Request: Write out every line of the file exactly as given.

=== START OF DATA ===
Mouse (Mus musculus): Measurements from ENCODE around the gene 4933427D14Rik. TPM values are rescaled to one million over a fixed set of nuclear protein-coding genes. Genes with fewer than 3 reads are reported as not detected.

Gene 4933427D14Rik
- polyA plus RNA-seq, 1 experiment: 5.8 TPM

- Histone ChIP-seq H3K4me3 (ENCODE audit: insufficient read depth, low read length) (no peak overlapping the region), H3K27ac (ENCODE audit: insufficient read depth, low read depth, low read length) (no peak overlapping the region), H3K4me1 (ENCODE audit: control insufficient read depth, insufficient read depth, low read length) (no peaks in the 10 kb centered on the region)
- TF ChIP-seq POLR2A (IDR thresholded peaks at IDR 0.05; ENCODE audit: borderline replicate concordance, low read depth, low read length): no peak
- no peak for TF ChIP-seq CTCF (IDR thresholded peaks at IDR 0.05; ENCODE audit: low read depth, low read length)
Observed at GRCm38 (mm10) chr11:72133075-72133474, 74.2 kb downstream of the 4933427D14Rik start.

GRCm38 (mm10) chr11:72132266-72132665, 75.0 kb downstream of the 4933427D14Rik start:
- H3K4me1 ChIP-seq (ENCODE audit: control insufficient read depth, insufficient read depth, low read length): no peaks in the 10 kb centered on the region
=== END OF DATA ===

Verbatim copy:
Mouse (Mus musculus): Measurements from ENCODE around the gene 4933427D14Rik. TPM values are rescaled to one million over a fixed set of nuclear protein-coding genes. Genes with fewer than 3 reads are reported as not detected.

Gene 4933427D14Rik
- polyA plus RNA-seq, 1 experiment: 5.8 TPM

- Histone ChIP-seq H3K4me3 (ENCODE audit: insufficient read depth, low read length) (no peak overlapping the region), H3K27ac (ENCODE audit: insufficient read depth, low read depth, low read length) (no peak overlapping the region), H3K4me1 (ENCODE audit: control insufficient read depth, insufficient read depth, low read length) (no peaks in the 10 kb centered on the region)
- TF ChIP-seq POLR2A (IDR thresholded peaks at IDR 0.05; ENCODE audit: borderline replicate concordance, low read depth, low read length): no peak
- no peak for TF ChIP-seq CTCF (IDR thresholded peaks at IDR 0.05; ENCODE audit: low read depth, low read length)
Observed at GRCm38 (mm10) chr11:72133075-72133474, 74.2 kb downstream of the 4933427D14Rik start.

GRCm38 (mm10) chr11:72132266-72132665, 75.0 kb downstream of the 4933427D14Rik start:
- H3K4me1 ChIP-seq (ENCODE audit: control insufficient read depth, insufficient read depth, low read length): no peaks in the 10 kb centered on the region